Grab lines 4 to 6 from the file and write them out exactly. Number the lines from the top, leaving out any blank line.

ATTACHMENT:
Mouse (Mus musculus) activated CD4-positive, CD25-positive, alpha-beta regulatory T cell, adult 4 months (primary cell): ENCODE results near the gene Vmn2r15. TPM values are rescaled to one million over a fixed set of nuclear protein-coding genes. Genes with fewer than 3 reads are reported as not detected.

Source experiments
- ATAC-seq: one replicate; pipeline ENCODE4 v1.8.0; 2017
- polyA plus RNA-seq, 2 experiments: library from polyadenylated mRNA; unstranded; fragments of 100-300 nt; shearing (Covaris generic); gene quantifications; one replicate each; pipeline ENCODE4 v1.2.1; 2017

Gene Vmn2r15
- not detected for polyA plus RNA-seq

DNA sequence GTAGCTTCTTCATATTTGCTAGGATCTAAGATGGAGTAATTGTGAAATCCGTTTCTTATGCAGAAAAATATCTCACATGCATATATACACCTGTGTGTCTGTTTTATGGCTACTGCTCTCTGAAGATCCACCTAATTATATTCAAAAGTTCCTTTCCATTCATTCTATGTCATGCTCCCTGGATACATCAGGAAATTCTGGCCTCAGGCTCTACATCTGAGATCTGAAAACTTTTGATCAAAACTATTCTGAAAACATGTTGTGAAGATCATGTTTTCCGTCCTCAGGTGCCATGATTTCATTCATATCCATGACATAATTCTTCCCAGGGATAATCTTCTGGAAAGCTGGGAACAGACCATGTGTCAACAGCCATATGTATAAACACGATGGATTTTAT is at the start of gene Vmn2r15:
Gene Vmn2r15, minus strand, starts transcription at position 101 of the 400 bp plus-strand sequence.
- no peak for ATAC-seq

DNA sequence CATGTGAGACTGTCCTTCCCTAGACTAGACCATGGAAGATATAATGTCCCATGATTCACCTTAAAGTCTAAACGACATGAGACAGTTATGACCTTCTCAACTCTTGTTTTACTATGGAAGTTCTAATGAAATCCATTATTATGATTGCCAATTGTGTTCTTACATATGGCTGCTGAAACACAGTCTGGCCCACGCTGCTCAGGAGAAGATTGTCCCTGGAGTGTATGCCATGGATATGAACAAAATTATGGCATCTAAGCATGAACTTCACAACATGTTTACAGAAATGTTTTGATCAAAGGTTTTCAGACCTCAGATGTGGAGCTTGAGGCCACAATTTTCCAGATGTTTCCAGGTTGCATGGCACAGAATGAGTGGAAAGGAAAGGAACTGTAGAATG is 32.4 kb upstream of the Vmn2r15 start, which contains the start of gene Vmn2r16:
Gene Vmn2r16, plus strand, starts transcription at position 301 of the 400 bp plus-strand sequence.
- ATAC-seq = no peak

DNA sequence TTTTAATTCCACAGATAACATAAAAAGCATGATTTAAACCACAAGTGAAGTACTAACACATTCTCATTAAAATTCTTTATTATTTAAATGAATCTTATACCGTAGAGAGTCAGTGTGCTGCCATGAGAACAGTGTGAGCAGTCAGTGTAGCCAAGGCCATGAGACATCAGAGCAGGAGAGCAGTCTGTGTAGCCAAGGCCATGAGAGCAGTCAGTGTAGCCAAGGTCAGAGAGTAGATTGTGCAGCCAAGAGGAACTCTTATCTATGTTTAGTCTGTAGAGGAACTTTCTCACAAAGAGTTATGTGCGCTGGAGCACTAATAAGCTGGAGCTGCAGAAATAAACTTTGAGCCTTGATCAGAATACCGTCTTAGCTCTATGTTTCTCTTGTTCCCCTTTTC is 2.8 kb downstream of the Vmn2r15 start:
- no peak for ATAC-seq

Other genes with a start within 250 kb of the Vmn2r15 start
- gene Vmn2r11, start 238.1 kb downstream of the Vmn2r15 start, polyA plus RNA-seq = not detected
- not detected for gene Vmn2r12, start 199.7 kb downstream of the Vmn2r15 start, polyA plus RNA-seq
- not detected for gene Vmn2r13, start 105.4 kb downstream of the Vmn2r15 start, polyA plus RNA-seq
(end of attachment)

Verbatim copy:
- polyA plus RNA-seq, 2 experiments: library from polyadenylated mRNA; unstranded; fragments of 100-300 nt; shearing (Covaris generic); gene quantifications; one replicate each; pipeline ENCODE4 v1.2.1; 2017

Gene Vmn2r15
- not detected for polyA plus RNA-seq